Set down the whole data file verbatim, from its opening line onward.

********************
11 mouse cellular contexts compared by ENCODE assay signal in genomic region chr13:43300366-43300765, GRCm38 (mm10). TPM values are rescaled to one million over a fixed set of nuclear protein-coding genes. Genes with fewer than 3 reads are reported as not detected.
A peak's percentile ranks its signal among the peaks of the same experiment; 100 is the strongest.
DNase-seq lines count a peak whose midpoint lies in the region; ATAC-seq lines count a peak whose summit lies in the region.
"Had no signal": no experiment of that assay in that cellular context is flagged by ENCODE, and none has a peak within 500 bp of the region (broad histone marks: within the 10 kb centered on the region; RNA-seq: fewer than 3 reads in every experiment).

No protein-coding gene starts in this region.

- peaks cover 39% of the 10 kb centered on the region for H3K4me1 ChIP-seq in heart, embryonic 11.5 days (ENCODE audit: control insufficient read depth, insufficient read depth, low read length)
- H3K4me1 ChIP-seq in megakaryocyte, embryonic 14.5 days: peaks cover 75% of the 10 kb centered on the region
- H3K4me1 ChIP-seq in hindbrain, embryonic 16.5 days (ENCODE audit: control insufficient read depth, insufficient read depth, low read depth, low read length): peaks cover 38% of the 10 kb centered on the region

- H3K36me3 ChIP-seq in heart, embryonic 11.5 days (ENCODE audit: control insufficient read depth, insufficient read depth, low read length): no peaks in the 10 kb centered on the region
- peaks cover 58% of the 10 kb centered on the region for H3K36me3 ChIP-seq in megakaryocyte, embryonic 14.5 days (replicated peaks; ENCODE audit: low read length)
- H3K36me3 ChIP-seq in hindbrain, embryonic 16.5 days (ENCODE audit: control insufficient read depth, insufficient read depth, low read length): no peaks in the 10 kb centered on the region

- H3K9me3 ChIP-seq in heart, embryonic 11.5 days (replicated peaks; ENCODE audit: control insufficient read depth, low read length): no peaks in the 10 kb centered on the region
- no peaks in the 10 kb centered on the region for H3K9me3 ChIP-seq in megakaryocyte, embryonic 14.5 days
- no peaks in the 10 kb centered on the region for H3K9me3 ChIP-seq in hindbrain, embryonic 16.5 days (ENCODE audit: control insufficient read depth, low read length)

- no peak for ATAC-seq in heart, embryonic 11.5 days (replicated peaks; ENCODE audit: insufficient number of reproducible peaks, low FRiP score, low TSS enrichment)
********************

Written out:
11 mouse cellular contexts compared by ENCODE assay signal in genomic region chr13:43300366-43300765, GRCm38 (mm10). TPM values are rescaled to one million over a fixed set of nuclear protein-coding genes. Genes with fewer than 3 reads are reported as not detected.
A peak's percentile ranks its signal among the peaks of the same experiment; 100 is the strongest.
DNase-seq lines count a peak whose midpoint lies in the region; ATAC-seq lines count a peak whose summit lies in the region.
"Had no signal": no experiment of that assay in that cellular context is flagged by ENCODE, and none has a peak within 500 bp of the region (broad histone marks: within the 10 kb centered on the region; RNA-seq: fewer than 3 reads in every experiment).

No protein-coding gene starts in this region.

- peaks cover 39% of the 10 kb centered on the region for H3K4me1 ChIP-seq in heart, embryonic 11.5 days (ENCODE audit: control insufficient read depth, insufficient read depth, low read length)
- H3K4me1 ChIP-seq in megakaryocyte, embryonic 14.5 days: peaks cover 75% of the 10 kb centered on the region
- H3K4me1 ChIP-seq in hindbrain, embryonic 16.5 days (ENCODE audit: control insufficient read depth, insufficient read depth, low read depth, low read length): peaks cover 38% of the 10 kb centered on the region

- H3K36me3 ChIP-seq in heart, embryonic 11.5 days (ENCODE audit: control insufficient read depth, insufficient read depth, low read length): no peaks in the 10 kb centered on the region
- peaks cover 58% of the 10 kb centered on the region for H3K36me3 ChIP-seq in megakaryocyte, embryonic 14.5 days (replicated peaks; ENCODE audit: low read length)
- H3K36me3 ChIP-seq in hindbrain, embryonic 16.5 days (ENCODE audit: control insufficient read depth, insufficient read depth, low read length): no peaks in the 10 kb centered on the region

- H3K9me3 ChIP-seq in heart, embryonic 11.5 days (replicated peaks; ENCODE audit: control insufficient read depth, low read length): no peaks in the 10 kb centered on the region
- no peaks in the 10 kb centered on the region for H3K9me3 ChIP-seq in megakaryocyte, embryonic 14.5 days
- no peaks in the 10 kb centered on the region for H3K9me3 ChIP-seq in hindbrain, embryonic 16.5 days (ENCODE audit: control insufficient read depth, low read length)

- no peak for ATAC-seq in heart, embryonic 11.5 days (replicated peaks; ENCODE audit: insufficient number of reproducible peaks, low FRiP score, low TSS enrichment)